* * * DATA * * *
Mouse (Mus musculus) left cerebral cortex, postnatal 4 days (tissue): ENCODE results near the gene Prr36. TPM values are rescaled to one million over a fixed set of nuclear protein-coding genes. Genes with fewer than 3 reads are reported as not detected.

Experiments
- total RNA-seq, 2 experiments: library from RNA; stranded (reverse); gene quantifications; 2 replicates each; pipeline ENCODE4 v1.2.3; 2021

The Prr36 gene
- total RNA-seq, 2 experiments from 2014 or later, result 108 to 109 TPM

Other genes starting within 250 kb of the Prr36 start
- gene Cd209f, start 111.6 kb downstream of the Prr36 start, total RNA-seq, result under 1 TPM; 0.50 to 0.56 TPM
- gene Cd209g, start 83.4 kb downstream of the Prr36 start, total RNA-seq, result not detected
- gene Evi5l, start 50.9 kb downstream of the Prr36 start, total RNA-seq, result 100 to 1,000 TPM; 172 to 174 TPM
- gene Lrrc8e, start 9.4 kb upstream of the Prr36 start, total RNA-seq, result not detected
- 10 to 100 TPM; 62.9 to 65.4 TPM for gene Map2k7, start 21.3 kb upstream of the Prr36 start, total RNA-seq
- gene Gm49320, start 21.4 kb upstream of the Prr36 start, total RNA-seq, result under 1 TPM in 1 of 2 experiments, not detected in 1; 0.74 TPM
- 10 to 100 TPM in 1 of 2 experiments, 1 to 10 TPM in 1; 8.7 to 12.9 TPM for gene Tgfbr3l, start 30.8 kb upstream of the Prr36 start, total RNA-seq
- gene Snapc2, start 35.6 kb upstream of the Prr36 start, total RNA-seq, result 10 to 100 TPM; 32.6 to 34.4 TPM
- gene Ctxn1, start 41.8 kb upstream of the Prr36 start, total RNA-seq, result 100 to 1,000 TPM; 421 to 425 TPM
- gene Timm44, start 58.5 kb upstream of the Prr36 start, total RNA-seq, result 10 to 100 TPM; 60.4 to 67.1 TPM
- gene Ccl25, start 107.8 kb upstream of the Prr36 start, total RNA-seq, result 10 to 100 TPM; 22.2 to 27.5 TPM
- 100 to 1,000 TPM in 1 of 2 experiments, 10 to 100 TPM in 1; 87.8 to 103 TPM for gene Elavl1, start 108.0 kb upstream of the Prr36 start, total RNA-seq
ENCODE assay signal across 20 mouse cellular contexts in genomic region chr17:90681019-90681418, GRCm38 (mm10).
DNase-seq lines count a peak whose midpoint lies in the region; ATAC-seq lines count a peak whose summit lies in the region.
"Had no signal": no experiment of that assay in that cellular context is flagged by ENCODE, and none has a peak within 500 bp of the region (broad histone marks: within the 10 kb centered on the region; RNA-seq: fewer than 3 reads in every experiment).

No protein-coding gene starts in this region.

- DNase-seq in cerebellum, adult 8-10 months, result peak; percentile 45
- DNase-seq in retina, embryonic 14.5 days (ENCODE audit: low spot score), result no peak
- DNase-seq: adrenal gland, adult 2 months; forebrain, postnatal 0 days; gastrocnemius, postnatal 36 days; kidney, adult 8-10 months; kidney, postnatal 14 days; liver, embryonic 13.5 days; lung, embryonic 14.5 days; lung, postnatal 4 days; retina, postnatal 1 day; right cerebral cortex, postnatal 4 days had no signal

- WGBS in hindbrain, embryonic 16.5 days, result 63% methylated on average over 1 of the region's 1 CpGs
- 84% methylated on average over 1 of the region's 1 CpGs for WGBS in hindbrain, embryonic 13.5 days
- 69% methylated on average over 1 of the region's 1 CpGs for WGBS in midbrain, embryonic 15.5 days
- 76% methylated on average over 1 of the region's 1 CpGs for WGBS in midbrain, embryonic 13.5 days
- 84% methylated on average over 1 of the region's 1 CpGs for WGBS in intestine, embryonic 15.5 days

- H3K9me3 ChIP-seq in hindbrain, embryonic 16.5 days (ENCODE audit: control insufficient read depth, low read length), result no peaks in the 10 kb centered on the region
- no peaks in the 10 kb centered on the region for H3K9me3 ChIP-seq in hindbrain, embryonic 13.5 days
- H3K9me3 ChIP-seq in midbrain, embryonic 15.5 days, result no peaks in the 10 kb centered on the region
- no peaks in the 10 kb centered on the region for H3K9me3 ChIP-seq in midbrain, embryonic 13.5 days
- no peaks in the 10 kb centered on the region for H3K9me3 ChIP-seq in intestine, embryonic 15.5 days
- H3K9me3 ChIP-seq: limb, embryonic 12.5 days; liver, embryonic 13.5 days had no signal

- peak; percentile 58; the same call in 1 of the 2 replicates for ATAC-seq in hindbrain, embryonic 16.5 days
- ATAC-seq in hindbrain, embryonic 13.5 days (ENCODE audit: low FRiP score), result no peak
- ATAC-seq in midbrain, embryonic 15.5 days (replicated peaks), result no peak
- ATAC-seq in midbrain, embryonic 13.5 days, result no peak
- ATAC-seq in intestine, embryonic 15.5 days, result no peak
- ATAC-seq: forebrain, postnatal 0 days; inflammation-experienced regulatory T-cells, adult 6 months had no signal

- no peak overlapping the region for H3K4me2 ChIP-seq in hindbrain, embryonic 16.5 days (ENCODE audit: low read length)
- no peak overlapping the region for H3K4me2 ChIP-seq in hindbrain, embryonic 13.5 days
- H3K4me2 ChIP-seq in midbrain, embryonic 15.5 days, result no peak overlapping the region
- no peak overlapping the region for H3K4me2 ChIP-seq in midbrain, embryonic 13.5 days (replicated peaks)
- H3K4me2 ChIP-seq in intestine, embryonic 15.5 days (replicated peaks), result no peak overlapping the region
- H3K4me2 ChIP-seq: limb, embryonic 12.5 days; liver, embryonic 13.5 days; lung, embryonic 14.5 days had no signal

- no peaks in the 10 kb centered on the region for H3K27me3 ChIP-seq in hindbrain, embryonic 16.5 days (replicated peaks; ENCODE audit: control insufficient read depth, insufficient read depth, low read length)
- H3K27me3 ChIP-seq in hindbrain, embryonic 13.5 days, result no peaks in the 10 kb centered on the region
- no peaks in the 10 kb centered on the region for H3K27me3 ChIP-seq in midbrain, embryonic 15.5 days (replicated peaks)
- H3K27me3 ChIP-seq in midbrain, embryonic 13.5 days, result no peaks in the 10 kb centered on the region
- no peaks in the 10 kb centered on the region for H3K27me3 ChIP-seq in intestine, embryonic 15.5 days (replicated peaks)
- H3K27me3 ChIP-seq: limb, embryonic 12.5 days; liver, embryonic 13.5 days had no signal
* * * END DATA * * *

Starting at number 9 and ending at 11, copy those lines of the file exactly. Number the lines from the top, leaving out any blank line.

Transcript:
- gene Evi5l, start 50.9 kb downstream of the Prr36 start, total RNA-seq, result 100 to 1,000 TPM; 172 to 174 TPM
- gene Lrrc8e, start 9.4 kb upstream of the Prr36 start, total RNA-seq, result not detected
- 10 to 100 TPM; 62.9 to 65.4 TPM for gene Map2k7, start 21.3 kb upstream of the Prr36 start, total RNA-seq